LONDON — Amnesty International said Friday that South African soldiers using tear gas and whips broke into a church in a black South African homeland June 16, killing a 14-year-old boy and injuring at least 35 other people.
In previous statements this week, the human rights organization has reported that security forces detained three entire church congregations in South Africa on June 15 and June 16.
Amnesty said it had received reliable reports that troops entered the Mera Methodist Church in Mdantsane in Ciskei homeland during a memorial service for victims of the June 16, 1976, anti-apartheid uprising in Soweto. The troops reportedly struck the congregation with whips and set off tear gas. A 14-year-old boy died of head injuries, Amnesty International said.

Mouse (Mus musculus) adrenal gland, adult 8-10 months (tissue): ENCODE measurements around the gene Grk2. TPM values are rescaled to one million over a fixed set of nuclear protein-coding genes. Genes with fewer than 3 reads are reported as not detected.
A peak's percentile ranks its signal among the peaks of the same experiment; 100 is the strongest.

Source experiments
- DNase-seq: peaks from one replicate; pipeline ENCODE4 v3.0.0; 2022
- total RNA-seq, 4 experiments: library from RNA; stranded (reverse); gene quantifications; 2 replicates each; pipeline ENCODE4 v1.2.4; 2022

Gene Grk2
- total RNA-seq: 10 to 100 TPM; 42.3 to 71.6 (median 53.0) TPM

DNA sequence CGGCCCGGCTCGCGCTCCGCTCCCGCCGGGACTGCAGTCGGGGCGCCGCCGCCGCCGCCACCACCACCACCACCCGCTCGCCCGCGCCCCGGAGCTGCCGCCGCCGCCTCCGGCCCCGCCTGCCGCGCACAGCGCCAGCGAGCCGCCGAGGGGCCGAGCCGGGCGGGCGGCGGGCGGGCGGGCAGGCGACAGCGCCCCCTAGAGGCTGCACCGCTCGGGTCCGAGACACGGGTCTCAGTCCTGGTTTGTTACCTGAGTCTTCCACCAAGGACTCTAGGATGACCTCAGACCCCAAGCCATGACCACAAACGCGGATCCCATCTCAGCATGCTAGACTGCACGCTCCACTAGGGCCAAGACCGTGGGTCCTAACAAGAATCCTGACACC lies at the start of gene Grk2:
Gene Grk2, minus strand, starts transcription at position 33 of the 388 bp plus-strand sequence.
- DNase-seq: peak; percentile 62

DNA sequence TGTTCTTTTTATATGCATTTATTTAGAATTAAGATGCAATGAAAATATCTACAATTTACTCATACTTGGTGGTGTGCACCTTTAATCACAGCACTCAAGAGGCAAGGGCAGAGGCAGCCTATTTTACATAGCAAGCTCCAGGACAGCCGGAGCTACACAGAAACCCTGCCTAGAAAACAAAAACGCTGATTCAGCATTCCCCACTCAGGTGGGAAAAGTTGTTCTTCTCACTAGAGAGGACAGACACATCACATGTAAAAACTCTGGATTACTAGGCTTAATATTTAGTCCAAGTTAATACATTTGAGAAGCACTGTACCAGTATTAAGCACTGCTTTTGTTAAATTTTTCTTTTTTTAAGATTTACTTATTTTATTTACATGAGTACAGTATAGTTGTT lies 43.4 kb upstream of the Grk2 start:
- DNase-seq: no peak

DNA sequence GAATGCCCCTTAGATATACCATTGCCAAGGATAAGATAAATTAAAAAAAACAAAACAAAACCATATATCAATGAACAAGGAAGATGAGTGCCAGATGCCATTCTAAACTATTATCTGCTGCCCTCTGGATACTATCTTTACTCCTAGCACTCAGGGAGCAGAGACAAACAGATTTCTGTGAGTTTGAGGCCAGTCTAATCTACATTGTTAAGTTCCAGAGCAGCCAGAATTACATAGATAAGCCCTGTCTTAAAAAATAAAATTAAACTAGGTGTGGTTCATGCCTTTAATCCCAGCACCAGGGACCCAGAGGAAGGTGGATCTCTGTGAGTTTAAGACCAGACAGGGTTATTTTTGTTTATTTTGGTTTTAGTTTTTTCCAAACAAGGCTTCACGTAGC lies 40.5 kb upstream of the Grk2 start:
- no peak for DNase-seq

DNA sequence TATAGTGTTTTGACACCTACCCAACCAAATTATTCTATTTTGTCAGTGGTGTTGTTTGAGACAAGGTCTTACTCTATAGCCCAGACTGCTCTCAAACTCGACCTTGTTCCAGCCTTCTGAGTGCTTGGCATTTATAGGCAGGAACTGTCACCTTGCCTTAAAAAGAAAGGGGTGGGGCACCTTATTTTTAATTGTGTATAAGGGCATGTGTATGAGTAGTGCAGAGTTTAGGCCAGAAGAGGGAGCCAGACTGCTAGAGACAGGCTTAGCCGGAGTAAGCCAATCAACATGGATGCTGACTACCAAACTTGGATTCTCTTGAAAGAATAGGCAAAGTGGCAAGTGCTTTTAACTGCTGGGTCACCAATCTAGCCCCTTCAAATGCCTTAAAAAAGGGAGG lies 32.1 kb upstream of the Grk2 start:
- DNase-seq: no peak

The organization said Thursday that security forces using whips raided a black congregation June 16 at St. Peter Claver's Roman Catholic Church in Duncan Village in the eastern Cape province, near Ciskei homeland.
The South African government has confirmed that about 200 people were arrested June 15 in a church at Elsie's River. Amnesty International has reported that more than 500 people were detained June 16 from a church service in Graaff-Reinet.